You’re probably thinking “why should I work my neck?” That’s a great question. I thought the same exact thing for a long time. Who works their neck muscles? Male bodybuilders, right? Yes. But, hear me out. Working your neck muscles is beneficial to the rest of your body. Read on to find out why.
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Your neck muscles are not built for size. They are built to support your skull on your spine. Whether you play professional soccer or just like to run 5ks at home, your neck is highly involved in many physical sports.
From sliding into home plate to going up for a rebound, your neck is put at risk in many different movements. Strengthening your neck muscles can reduce your risk and help protect your spine and spinal cord from injury.
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Your neck is composed of several small muscles. The splenius starts just behind your ears and runs diagonally across your skull towards your back where it connects to the spine underneath your trapezius muscle.
The sternocleidomastoid (can you say that three times fast?) runs behind your ears to your collarbone. Your trapezius muscle is mainly an upper back muscle, but it does run up the backside of your neck. Together, these three muscles are responsible for all movement of your neck.
How to Get the Perfect Neck
When you train your neck, it’s important to keep safety as the number one priority. Don’t train your neck on the same day you train your upper body, especially if you train with heavy weights. You should train your neck on a separate day at the beginning of your workout when your muscles aren’t fatigued.
As with any muscle group you work, but especially with your neck, you need flawless form. Never lift heavy weights with your neck. You’re just opening yourself up to injury. Always use full range of motion when exercising your neck. It helps maintain and possibly increase the flexibility of your muscles and helps prevent injuries.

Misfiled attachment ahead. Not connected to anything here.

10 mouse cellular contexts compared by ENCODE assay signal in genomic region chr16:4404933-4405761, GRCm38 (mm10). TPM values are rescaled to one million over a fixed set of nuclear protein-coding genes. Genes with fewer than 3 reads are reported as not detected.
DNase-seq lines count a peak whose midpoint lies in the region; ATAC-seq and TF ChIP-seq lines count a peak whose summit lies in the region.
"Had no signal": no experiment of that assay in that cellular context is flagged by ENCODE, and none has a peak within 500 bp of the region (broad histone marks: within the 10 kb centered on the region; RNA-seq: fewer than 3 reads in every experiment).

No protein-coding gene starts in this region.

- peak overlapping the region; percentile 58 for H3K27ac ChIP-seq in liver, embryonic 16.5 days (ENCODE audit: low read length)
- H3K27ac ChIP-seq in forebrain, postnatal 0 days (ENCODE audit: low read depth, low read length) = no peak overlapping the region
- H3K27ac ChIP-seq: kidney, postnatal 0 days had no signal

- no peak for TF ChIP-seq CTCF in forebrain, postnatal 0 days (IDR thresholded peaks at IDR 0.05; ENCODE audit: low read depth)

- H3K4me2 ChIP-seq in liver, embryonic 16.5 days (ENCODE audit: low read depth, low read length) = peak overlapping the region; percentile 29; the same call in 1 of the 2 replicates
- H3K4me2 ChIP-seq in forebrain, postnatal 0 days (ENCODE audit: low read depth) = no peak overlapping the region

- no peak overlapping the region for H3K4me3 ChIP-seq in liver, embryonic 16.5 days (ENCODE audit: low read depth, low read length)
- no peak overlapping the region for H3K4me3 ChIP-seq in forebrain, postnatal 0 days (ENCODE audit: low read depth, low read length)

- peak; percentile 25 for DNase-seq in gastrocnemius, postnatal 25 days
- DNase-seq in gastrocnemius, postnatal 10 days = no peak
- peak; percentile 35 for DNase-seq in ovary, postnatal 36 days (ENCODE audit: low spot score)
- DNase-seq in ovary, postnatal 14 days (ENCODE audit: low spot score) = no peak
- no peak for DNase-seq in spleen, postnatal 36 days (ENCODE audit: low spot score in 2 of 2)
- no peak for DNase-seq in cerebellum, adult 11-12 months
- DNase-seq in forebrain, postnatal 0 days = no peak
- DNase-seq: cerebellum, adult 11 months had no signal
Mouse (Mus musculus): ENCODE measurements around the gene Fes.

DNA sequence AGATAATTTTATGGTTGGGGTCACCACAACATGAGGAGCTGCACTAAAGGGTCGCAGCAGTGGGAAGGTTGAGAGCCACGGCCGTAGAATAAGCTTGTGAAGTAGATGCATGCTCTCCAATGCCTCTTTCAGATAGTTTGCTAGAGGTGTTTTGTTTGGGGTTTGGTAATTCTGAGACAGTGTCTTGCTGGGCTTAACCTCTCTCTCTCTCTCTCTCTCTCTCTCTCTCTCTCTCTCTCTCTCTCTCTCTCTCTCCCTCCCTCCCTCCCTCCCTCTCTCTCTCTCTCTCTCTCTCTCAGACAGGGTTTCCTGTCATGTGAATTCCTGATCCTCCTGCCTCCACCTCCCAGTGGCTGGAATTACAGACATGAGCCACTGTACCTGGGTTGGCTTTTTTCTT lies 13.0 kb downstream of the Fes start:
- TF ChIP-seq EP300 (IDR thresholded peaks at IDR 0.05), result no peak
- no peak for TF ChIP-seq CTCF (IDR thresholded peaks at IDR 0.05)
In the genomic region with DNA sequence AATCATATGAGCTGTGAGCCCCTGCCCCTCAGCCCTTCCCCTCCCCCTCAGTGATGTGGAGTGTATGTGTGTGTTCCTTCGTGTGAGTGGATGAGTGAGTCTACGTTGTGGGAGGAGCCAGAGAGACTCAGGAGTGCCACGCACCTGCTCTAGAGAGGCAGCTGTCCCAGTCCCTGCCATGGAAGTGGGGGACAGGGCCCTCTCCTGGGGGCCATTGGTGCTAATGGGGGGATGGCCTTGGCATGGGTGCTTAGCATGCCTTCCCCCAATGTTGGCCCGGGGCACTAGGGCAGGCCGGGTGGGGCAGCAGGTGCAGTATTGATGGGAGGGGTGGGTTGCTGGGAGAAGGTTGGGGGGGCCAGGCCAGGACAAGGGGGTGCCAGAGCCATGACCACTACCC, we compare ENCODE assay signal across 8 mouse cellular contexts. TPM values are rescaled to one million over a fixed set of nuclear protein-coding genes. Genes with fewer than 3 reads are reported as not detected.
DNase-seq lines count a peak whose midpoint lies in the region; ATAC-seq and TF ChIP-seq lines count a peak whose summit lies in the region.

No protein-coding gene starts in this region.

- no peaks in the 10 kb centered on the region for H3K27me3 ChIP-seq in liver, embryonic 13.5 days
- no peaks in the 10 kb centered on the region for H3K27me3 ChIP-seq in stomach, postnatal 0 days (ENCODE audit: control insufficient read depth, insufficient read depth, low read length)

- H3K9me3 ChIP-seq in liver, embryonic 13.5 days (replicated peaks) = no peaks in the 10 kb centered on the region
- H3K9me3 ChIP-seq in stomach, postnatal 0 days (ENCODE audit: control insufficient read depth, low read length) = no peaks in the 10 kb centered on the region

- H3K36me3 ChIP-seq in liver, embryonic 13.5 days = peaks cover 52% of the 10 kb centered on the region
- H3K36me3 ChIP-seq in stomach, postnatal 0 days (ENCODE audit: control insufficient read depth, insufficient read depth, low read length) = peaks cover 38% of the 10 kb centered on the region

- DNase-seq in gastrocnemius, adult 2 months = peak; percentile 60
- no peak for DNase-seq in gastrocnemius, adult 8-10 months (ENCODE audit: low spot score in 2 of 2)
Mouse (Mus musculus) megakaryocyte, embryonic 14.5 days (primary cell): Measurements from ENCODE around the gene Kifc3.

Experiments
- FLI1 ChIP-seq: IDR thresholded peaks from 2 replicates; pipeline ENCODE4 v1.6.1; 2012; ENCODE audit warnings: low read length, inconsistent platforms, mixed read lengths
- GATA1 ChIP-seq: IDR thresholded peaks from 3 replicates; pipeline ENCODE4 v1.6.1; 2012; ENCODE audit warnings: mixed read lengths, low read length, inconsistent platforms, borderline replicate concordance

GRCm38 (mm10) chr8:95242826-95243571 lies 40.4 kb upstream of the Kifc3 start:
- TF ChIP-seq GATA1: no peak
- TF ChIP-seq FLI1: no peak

Fun Fact: Experience neck pain? Your sleeping position could be the reason why your neck hurts in the morning. To reduce neck pain, it’s best to sleep on your back or your side.
Exercises to Get a Beautiful, Toned Neck
People often have neck pain due to lifestyle choices like desk jobs, watching television, and bad posture. Stretching your neck can help relieve some of that pain. To do the chin-to-chest stretch, start in a seated position on the floor. Place both hands at the back of your head with your fingers interlocked and thumbs pointing down. With your elbows pointing straight ahead, slowly pull your head down so your chin is touching your chest. Hold for 20-30 seconds.
Isometric Front and Back Hold
Stand in a comfortable position with your head and neck in a neutral position. Place both your hands on the front side of your head with your fingers interlaced on your forehead. Gently push your neck forward by contracting your neck muscles into your hands. Press your hands into your forehead so your neck resists any movement. Hold for 10 seconds. Slowly release the tension. Rest for 10 seconds. Repeat with your hands on the back of your head.
Isometric Side Hold
Similar to the isometric front and back hold above, the isometric side hold applies tension to each side of your neck. Start with your left hand on the left side of your head. Gently push your head into your left hand resisting the movement of your head. Hold for 10 seconds. Rest for 10 seconds and repeat on the right side.
Trainer Tip: If you experience neck pain, make sure you check with your healthcare provider before starting any new exercise that involves your neck. Always prioritize safety!